Wednesday, September 16, 2009

Why do we have dynastic politics?

This piece is in response to my friend Sachin's comment at I thought responding to the comment on dynastic politics required a separate post and here it is.

I entirely agree with Sachin on the hereditary nature in different spheres in our public life. Opportunities are hard to come by in politics, businesses etc for those not connected to the mighty with power and pelf. This is partly because of the weak systems in place. For instance: Referring to the movies part, do we see any professional film-making, acting schools which are serious about churning out true professionals who can cater to the industry? No. So we have the the powerful folks within the film industry planning for their kith and kin and 'launching' them onto the unsuspecting audience. Ditto in politics. Do we see good liberal arts courses in Indian universities that actually turn out future assemblymen or parliamentarians? No again. So we have the powerful leaders planning the careers of their kin into 'public service'. In both these fields, dynasties came in because of weak or non-existent institutions. And India is not the only country that has democracy of the dynasties, for the dynasties and by the dynasties. Except in the west and few other countries, where there are sound institutions, the story remains the same in most of the third world. India, Pakistan, Sri Lanka, Bangladesh, Indonesia, North Korea, Iraq, Iran are but few examples.

Strong political systems not just identify and cultivate worthy candidates for politics but also have vibrant inner-party democracy. During the emergency, the extraordinary political situation has been so successfully met by these very 'freshmen' unconnected to any dynasties who rallied behind Jayaprakash Narayan. All these were students from universities, mostly with a prevailing socialist mindset. That was true leadership that came from grassroots and they routed out Indira Gandhi and her younger son in the election soon after the emergency. It is just that India did not consistently throw out this kind of genuine leadership. Even if some brave soul genuinely bent on public service makes his initial mark by luck or opportunity, lack of inner-party democracy acts as a glass-ceiling. The advantage continues to rest with dynasties which has well-established cliques within parties.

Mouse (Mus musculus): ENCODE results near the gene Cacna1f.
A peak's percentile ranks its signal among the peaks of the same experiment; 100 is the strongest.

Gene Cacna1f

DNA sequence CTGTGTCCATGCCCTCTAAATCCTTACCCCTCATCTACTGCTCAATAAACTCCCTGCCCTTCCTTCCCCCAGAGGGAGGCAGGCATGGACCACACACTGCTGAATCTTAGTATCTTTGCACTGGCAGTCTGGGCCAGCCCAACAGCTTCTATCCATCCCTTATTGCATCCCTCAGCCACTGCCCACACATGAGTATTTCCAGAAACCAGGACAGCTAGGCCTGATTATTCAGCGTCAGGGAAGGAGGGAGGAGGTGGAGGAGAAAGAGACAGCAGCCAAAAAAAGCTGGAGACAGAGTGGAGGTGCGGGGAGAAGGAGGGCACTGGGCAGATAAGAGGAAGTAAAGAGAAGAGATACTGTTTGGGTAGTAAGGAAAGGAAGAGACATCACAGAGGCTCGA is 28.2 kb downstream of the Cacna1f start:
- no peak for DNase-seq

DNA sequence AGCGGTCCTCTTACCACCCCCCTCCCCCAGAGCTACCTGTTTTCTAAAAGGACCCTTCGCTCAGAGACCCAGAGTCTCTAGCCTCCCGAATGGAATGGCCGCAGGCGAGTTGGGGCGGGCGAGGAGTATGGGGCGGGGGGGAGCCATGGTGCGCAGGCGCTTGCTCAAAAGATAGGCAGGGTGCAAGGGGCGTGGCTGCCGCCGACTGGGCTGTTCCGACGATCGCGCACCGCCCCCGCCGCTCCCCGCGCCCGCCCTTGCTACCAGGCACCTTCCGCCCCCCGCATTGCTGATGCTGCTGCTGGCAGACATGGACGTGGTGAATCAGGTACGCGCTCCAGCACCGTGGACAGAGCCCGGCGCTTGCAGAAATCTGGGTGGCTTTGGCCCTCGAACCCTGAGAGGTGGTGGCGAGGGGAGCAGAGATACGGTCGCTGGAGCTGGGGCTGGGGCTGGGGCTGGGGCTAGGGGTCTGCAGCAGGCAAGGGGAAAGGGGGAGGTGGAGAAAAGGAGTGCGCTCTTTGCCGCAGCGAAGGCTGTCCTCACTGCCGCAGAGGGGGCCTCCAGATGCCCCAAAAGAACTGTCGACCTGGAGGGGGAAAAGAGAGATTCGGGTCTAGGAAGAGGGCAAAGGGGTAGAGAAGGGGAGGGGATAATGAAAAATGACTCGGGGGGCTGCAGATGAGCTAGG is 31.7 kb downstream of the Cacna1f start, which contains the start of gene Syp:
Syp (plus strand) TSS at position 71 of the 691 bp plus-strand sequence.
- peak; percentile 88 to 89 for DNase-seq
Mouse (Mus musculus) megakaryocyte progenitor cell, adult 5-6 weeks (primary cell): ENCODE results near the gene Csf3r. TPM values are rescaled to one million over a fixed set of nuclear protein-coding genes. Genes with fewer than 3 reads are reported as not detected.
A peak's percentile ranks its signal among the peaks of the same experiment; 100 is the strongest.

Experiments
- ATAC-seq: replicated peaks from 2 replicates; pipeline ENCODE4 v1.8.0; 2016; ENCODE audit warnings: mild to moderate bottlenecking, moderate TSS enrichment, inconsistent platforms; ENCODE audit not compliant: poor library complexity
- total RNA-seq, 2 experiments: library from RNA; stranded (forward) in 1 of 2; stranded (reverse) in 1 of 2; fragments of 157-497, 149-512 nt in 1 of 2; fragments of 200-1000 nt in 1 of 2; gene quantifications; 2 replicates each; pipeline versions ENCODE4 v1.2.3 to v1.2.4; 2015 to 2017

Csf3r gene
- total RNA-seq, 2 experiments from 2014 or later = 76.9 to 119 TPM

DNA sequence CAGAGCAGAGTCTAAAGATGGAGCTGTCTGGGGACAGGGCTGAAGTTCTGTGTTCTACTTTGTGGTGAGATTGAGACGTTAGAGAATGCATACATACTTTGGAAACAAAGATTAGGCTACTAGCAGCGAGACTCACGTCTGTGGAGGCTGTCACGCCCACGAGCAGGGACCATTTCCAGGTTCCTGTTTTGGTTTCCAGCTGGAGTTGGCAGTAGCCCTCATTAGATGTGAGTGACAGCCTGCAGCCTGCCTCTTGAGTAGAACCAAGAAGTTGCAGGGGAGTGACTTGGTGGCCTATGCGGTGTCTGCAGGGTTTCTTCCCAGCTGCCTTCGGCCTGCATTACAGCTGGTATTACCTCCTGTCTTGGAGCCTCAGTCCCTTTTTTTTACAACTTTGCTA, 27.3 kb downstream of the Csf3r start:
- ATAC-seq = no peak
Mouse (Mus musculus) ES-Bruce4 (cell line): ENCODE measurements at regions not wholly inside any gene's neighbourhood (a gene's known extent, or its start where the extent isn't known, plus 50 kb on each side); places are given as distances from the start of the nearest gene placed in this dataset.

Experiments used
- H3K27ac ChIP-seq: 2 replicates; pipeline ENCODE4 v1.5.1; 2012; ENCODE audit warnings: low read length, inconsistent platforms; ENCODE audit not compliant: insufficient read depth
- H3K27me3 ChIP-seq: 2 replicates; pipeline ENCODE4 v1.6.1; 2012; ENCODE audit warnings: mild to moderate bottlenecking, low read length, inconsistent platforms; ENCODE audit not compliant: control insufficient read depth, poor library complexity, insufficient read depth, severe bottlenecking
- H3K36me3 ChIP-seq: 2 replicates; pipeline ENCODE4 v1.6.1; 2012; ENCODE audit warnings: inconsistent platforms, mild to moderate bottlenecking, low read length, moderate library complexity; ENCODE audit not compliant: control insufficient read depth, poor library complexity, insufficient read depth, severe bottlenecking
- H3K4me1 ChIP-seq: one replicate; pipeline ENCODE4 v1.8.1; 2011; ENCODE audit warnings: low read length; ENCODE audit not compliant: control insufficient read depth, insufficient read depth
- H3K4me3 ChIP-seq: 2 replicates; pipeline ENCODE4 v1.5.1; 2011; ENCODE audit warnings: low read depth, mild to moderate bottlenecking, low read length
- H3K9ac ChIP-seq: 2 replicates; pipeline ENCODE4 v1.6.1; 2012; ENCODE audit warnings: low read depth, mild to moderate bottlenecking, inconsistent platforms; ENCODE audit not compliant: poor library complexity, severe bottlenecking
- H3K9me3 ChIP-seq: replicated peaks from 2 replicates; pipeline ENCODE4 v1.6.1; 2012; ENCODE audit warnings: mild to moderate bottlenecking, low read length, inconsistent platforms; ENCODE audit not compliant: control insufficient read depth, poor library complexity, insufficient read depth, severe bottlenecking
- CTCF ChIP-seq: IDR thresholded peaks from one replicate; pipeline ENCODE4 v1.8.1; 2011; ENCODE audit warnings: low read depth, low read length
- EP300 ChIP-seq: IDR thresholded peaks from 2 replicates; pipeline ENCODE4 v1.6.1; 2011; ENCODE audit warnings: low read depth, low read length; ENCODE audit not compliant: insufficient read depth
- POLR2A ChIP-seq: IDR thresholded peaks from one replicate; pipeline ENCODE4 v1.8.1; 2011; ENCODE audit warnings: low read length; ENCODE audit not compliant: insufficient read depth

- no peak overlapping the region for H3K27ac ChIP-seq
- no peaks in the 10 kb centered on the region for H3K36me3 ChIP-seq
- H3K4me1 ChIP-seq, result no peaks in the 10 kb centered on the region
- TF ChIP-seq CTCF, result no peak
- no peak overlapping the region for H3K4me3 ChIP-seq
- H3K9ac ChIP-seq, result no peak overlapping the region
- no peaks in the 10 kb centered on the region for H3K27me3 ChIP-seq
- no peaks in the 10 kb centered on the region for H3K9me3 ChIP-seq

And how do these cliques form? To start with, a guy develops his coterie, cultivates a constituency of voters (vote-bank, on caste, religious lines) studiously and then a plethora of lobbyists, contractors, power brokers, businessmen, party workers, volunteers, fundraisers mushroom around. They develop a well-oiled machinery based on mutual interest whether in power or not. Now the guy suddenly passes away and the whole gang needs a placeholder who can promise continuity. So it would be either the dead guy's son/daughter/son-in-law/daughter-in-law or his wife. The problem here, is not just about nepotism, or dynastic politics, it’s more about the system that mastered electoral politics with corruption, casteism, religious fundamentalism etc. I think this is the crux of all father-son/daughter/wife inheritance ideas, at least in politics.

Suppose if we establish a system, for argument sake, where things like sanctioning petrol pumps, big buck infra projects, or even municipal contracts are not won by some businessman just because he is being recommended for by someone in power and if in fact such exercises are carried on due diligence and utmost transparency, unbiased rules and regulations we can be sure these politicians would not be able to form coteries because they would not be inciting enough. After all, why would any party worker threaten immolation or suicide for some leader’s benefit (like for an MLA ticket or ministry or chiefministership) if that leader cant even get this party worker a quick gas connection or make him a beneficiary of government’s free housing project?

In this idealistic, transparent and non-corrupt system, candidates for elections and after would be forced to discuss their policies, views in healthy debates rather than take the victory, position for granted just because they have the permanent support base they built based on corruption and caste equations.

Hence I think dynastic politics is not an issue in itself but the greater issues are weak political institutions, corruption, lack of good non-political leadership in civil society. Dynastic politics are but a byproduct of these. Let’s not forget the yuvrajs always win an election to come into assemblies/parliament. How easily they get in and what makes them win is the issue, not just the fact that they won.